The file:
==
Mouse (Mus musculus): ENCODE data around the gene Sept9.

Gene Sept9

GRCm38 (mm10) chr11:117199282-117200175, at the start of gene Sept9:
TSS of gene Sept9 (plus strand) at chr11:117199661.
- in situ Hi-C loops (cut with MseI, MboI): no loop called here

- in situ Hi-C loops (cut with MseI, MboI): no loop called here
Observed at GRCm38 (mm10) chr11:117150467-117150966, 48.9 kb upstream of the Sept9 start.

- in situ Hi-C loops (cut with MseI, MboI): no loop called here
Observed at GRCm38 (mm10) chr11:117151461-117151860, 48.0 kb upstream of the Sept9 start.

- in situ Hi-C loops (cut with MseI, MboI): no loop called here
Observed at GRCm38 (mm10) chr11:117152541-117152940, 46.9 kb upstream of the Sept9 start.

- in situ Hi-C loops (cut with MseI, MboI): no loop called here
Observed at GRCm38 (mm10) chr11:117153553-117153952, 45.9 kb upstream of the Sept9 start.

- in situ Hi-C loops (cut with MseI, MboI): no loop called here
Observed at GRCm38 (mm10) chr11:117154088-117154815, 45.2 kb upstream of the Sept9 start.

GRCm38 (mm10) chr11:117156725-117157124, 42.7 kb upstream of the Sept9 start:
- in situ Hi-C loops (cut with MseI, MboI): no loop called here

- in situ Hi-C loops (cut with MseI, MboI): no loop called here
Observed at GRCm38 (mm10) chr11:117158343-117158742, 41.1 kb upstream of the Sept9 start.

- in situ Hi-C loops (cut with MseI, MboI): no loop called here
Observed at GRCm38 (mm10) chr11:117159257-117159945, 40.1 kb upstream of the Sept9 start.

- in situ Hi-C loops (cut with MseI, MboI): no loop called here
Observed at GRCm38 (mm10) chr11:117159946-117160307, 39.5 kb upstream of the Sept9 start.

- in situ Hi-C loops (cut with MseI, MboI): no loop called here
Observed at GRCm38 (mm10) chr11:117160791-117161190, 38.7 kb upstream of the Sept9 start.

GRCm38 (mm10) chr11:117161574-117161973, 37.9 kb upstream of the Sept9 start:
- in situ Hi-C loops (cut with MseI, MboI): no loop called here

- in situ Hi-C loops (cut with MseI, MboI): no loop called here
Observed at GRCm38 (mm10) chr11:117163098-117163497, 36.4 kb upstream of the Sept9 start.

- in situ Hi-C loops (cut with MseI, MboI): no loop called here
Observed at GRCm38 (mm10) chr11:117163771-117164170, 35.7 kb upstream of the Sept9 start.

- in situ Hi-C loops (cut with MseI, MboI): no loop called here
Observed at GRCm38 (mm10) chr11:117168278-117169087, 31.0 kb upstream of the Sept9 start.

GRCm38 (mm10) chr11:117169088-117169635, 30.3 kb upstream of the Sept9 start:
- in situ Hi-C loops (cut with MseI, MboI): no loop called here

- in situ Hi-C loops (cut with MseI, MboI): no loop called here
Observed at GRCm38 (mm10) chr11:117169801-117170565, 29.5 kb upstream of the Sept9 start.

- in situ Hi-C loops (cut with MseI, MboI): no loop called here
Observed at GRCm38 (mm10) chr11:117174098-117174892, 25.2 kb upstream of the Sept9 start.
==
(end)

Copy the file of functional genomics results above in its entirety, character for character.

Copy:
Mouse (Mus musculus): ENCODE data around the gene Sept9.

Gene Sept9

GRCm38 (mm10) chr11:117199282-117200175, at the start of gene Sept9:
TSS of gene Sept9 (plus strand) at chr11:117199661.
- in situ Hi-C loops (cut with MseI, MboI): no loop called here

- in situ Hi-C loops (cut with MseI, MboI): no loop called here
Observed at GRCm38 (mm10) chr11:117150467-117150966, 48.9 kb upstream of the Sept9 start.

- in situ Hi-C loops (cut with MseI, MboI): no loop called here
Observed at GRCm38 (mm10) chr11:117151461-117151860, 48.0 kb upstream of the Sept9 start.

- in situ Hi-C loops (cut with MseI, MboI): no loop called here
Observed at GRCm38 (mm10) chr11:117152541-117152940, 46.9 kb upstream of the Sept9 start.

- in situ Hi-C loops (cut with MseI, MboI): no loop called here
Observed at GRCm38 (mm10) chr11:117153553-117153952, 45.9 kb upstream of the Sept9 start.

- in situ Hi-C loops (cut with MseI, MboI): no loop called here
Observed at GRCm38 (mm10) chr11:117154088-117154815, 45.2 kb upstream of the Sept9 start.

GRCm38 (mm10) chr11:117156725-117157124, 42.7 kb upstream of the Sept9 start:
- in situ Hi-C loops (cut with MseI, MboI): no loop called here

- in situ Hi-C loops (cut with MseI, MboI): no loop called here
Observed at GRCm38 (mm10) chr11:117158343-117158742, 41.1 kb upstream of the Sept9 start.

- in situ Hi-C loops (cut with MseI, MboI): no loop called here
Observed at GRCm38 (mm10) chr11:117159257-117159945, 40.1 kb upstream of the Sept9 start.

- in situ Hi-C loops (cut with MseI, MboI): no loop called here
Observed at GRCm38 (mm10) chr11:117159946-117160307, 39.5 kb upstream of the Sept9 start.

- in situ Hi-C loops (cut with MseI, MboI): no loop called here
Observed at GRCm38 (mm10) chr11:117160791-117161190, 38.7 kb upstream of the Sept9 start.

GRCm38 (mm10) chr11:117161574-117161973, 37.9 kb upstream of the Sept9 start:
- in situ Hi-C loops (cut with MseI, MboI): no loop called here

- in situ Hi-C loops (cut with MseI, MboI): no loop called here
Observed at GRCm38 (mm10) chr11:117163098-117163497, 36.4 kb upstream of the Sept9 start.

- in situ Hi-C loops (cut with MseI, MboI): no loop called here
Observed at GRCm38 (mm10) chr11:117163771-117164170, 35.7 kb upstream of the Sept9 start.

- in situ Hi-C loops (cut with MseI, MboI): no loop called here
Observed at GRCm38 (mm10) chr11:117168278-117169087, 31.0 kb upstream of the Sept9 start.

GRCm38 (mm10) chr11:117169088-117169635, 30.3 kb upstream of the Sept9 start:
- in situ Hi-C loops (cut with MseI, MboI): no loop called here

- in situ Hi-C loops (cut with MseI, MboI): no loop called here
Observed at GRCm38 (mm10) chr11:117169801-117170565, 29.5 kb upstream of the Sept9 start.

- in situ Hi-C loops (cut with MseI, MboI): no loop called here
Observed at GRCm38 (mm10) chr11:117174098-117174892, 25.2 kb upstream of the Sept9 start.